“Droop” in suspension systems refers to the vertical downward movement of a vehicle’s wheels, typically when the vehicle encounters uneven terrain or obstacles. It is the opposite of “compression,” or “bump” which refers to the upward movement of the wheels. Droop is an essential aspect of suspension design, as it allows each wheel to independently follow the contours of the ground, maintaining optimal tire contact and traction. In off-road or rugged terrain situations, having adequate droop ensures that the wheels can extend downward, allowing the vehicle to navigate obstacles and uneven surfaces while keeping the tires in contact with the ground, improving stability and control.

For those of you craving extra droop on the driver’s side, aftermarket track bars are an option. But, keep in mind that they won’t completely erase the passenger side’s limitations.

You could also refer to droop as extension (opposite of compression) or rebound when talking about shocks (how quickly they return to their extended state).


Now that we (fundamentally) understand how KDSS operates, let’s delve deeper into the benefits…

  • Enhanced Offroading: Its adaptability to changing terrain is like having a seasoned off-road guide with you at all times. It ensures your 4Runner remains composed on even the roughest terrains. You’ll appreciate the improved traction and stability when the going gets tough.
  • Smoothing Out the Ride: The paradox of offroading is that while you want your vehicle to handle rough terrain like a pro, you also want a smooth and comfortable ride on the highway. KDSS excels in striking this balance, making your highway journeys more pleasant and less bumpy.
  • Reduced Body Roll: Body roll can be a nuisance when taking sharp turns, especially on winding mountain roads. KDSS minimizes body roll during cornering, making your 4Runner handle like a champ.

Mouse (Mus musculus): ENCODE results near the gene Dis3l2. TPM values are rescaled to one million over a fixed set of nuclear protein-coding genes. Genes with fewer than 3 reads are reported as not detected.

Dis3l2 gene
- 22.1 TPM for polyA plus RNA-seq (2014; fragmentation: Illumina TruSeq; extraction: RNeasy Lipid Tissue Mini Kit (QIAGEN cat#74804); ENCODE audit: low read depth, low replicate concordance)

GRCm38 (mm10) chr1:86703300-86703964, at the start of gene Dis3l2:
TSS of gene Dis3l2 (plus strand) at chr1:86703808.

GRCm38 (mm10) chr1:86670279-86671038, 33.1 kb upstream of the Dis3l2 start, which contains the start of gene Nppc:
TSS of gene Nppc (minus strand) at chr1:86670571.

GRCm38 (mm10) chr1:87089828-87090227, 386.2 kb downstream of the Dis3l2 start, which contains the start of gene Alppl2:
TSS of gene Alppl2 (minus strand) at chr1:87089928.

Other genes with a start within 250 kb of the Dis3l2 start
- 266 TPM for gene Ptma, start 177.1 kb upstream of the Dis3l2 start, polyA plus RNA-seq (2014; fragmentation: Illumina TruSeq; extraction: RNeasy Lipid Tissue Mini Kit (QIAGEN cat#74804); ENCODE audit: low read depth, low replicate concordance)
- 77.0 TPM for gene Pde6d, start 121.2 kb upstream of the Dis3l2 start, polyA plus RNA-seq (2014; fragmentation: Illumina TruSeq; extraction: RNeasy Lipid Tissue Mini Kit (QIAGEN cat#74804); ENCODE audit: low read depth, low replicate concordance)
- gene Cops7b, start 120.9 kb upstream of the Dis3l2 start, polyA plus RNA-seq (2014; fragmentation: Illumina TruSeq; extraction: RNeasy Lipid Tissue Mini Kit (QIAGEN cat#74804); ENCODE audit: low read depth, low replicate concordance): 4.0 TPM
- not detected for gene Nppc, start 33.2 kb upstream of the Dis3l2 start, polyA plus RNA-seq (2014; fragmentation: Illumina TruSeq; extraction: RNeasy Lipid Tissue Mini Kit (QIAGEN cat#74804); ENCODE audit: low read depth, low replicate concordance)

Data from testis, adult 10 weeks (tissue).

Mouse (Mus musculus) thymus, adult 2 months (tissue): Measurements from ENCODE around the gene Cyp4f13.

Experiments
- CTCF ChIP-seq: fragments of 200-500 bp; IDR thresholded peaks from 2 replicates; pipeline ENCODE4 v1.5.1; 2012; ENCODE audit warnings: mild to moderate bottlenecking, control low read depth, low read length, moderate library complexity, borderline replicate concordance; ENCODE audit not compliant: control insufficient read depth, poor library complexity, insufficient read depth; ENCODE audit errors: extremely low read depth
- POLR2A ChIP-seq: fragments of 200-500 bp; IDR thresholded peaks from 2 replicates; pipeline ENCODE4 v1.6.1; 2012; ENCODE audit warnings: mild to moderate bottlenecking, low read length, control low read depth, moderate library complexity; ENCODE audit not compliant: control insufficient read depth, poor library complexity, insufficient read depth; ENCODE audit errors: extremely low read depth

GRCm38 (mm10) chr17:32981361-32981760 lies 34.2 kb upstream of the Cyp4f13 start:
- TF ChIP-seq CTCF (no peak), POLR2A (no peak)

• Improved Safety: Yes! If you’ve ever felt like a vehicle is too top-heavy (see a sticker on the inside of your sun visor), you’ll know that this instability is a real factor, not to mention when you’re happily doing your best to escape humanity in the middle of nowhere. Better stability translates to improved safety, especially in emergency maneuvers. KDSS ensures that your 4Runner responds predictably to your driving commands, whether you’re swerving to avoid an obstacle or making a sudden lane change.

PRO-TIP: With KDSS, if you’re an advanced offroad driver who wants to shoot the path full-throttle, this system may be a poor choice. What it provides for stability, for the rest of us who don’t seek to be airborne before death, might feel overly controlling and even like we’re fighting against the system’s designed behavior. There are, however … ways to turn it off.

Do You Need KDSS?

Overland Toyota 4Runner TRD Off Road Equipped With Kinetic Dynamic Suspension System

Now that we’ve covered what KDSS can do, the million-dollar question is, “do you need it?” The answer depends on your driving habits and preferences.